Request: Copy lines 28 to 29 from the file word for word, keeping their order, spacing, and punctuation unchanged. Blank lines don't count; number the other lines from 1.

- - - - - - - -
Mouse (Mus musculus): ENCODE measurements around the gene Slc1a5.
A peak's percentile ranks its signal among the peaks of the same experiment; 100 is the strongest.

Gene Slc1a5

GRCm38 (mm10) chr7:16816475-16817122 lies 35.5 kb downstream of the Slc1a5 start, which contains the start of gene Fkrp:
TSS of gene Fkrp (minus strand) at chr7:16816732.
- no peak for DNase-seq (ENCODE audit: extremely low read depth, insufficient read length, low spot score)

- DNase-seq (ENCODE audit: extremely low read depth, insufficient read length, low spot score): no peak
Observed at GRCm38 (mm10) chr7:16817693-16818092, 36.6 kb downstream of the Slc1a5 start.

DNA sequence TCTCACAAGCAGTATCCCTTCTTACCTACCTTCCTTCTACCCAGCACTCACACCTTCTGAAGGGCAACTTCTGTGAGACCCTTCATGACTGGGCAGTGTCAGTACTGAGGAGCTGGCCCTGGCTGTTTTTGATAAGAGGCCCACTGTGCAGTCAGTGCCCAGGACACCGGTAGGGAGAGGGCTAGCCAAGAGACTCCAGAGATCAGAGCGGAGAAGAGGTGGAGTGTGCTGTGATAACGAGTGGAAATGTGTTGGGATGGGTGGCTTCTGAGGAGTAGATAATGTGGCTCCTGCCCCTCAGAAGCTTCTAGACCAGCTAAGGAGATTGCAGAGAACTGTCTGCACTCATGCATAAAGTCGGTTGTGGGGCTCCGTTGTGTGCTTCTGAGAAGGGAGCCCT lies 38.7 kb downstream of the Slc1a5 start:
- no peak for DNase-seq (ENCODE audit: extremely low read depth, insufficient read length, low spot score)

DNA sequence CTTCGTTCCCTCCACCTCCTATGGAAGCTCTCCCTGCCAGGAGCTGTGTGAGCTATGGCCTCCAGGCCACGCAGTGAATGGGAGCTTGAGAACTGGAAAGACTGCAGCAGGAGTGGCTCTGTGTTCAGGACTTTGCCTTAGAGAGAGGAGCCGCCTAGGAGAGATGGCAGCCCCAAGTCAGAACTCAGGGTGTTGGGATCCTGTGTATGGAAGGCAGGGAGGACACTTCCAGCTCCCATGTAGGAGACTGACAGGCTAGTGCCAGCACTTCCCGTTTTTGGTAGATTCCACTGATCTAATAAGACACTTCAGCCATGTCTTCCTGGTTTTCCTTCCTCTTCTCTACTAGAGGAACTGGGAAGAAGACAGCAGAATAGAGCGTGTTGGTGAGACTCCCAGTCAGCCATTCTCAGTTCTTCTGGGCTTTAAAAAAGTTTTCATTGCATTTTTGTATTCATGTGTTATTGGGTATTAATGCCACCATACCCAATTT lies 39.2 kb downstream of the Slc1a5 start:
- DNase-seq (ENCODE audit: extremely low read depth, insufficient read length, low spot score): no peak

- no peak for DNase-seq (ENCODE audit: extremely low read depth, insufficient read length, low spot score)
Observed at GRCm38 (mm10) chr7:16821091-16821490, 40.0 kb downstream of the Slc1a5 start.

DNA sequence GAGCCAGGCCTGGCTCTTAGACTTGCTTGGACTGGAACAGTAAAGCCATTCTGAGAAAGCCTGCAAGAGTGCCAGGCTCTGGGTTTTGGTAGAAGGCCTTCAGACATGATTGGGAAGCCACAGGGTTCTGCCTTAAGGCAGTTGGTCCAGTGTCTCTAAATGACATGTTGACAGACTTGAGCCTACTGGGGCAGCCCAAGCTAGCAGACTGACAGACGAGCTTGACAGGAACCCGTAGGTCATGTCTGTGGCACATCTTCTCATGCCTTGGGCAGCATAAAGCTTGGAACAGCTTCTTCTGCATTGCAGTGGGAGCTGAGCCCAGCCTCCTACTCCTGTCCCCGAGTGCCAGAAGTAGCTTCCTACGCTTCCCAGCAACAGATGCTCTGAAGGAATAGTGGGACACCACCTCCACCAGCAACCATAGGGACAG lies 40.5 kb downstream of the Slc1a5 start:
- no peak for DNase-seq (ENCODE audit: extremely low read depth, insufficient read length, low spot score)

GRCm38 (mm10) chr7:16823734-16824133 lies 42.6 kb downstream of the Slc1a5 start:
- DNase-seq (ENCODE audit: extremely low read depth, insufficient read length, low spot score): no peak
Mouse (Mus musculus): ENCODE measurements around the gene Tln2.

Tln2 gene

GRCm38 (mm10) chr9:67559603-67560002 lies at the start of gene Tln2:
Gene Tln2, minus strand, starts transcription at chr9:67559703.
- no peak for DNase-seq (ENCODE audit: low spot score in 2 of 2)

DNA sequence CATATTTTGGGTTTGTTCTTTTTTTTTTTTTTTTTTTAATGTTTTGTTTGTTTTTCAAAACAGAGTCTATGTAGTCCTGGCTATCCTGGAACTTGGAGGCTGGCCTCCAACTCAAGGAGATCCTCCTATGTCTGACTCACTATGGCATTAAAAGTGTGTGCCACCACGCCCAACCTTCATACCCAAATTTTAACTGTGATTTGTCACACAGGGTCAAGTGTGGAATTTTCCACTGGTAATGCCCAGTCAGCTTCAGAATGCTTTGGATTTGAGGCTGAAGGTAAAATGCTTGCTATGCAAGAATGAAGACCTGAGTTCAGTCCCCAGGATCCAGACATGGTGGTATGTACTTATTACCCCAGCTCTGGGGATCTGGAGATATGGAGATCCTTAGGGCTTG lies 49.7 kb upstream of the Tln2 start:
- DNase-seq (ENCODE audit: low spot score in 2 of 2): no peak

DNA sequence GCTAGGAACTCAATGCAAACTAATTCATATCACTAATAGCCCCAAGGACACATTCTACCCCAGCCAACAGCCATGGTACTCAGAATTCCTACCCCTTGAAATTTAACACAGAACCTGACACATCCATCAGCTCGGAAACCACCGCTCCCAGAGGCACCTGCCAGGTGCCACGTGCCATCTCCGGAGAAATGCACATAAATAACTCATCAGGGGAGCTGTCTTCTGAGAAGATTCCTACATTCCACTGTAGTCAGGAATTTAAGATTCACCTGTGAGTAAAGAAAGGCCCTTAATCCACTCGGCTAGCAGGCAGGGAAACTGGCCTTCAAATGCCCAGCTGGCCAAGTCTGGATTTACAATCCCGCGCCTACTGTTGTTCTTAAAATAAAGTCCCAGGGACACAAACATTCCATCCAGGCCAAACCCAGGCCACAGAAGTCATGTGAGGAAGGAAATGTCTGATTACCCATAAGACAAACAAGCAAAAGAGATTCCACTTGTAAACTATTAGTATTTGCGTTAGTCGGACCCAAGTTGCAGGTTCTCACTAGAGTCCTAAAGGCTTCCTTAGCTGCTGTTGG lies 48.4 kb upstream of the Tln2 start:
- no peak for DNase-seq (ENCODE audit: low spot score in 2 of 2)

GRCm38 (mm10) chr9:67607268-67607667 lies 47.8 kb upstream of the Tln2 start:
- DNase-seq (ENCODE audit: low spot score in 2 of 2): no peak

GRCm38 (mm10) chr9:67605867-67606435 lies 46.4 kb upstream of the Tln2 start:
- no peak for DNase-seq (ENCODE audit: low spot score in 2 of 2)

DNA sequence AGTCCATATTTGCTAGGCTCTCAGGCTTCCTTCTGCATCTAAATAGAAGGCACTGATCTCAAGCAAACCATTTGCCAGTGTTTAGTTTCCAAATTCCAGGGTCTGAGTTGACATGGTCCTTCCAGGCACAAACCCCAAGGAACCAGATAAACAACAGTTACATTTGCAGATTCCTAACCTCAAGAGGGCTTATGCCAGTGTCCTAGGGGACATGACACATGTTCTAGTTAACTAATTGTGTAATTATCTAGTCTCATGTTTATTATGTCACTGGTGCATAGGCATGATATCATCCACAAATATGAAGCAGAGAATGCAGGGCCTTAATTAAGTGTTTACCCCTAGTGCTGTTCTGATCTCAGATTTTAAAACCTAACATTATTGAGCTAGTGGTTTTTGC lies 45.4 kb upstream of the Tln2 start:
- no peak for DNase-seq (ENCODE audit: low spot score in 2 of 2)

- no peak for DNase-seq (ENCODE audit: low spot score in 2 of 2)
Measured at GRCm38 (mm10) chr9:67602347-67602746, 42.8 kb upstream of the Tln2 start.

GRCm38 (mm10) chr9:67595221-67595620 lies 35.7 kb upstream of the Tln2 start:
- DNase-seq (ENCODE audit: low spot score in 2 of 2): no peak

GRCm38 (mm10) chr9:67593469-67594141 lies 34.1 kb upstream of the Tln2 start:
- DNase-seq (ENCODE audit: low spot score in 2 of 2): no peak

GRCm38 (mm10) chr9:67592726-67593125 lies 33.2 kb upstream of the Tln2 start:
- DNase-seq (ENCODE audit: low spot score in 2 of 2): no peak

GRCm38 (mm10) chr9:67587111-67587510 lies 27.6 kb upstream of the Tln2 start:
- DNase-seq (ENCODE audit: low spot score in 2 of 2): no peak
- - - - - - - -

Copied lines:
GRCm38 (mm10) chr9:67607268-67607667 lies 47.8 kb upstream of the Tln2 start:
- DNase-seq (ENCODE audit: low spot score in 2 of 2): no peak